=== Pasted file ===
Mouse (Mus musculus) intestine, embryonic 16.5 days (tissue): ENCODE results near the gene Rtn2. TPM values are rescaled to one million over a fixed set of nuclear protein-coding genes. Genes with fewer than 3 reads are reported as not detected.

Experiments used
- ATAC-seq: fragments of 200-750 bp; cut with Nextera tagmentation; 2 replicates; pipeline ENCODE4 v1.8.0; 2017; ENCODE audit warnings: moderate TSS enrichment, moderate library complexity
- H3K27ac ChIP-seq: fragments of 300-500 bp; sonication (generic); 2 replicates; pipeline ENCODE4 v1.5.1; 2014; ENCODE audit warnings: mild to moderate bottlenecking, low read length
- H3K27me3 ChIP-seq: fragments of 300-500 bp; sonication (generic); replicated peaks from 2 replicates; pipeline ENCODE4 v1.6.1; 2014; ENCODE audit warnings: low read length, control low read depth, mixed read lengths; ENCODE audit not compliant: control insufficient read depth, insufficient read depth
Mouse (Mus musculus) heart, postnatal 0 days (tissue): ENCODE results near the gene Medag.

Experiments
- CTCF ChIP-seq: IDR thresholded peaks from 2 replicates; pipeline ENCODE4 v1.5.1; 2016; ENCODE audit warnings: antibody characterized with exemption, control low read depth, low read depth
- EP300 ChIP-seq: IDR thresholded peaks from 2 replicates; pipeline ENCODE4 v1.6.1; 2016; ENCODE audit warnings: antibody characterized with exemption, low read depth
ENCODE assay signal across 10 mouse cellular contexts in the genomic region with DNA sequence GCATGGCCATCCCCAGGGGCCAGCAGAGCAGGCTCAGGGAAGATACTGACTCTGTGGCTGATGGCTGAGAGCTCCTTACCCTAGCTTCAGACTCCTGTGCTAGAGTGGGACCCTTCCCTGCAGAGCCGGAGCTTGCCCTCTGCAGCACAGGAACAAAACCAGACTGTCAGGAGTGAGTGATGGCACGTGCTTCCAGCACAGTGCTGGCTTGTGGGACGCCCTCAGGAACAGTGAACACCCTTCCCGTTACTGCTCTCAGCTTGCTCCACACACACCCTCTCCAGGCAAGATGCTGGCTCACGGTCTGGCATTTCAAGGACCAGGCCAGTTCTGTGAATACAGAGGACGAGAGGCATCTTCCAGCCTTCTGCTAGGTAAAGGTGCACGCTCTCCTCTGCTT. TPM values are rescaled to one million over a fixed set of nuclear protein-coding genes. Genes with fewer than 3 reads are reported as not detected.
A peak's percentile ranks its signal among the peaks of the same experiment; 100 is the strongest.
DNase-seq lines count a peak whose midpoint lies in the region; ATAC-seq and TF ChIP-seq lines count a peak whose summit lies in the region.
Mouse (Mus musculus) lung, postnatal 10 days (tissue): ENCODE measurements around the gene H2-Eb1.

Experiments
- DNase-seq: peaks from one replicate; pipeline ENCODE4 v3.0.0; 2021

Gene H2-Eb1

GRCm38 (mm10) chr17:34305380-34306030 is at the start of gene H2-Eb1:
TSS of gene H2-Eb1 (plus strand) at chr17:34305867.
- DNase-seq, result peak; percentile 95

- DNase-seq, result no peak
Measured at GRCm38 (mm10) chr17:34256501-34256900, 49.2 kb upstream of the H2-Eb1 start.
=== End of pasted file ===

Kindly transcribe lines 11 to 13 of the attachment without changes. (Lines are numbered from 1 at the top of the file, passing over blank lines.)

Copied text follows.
A peak's percentile ranks its signal among the peaks of the same experiment; 100 is the strongest.
DNase-seq lines count a peak whose midpoint lies in the region; ATAC-seq and TF ChIP-seq lines count a peak whose summit lies in the region.
Mouse (Mus musculus) lung, postnatal 10 days (tissue): ENCODE measurements around the gene H2-Eb1.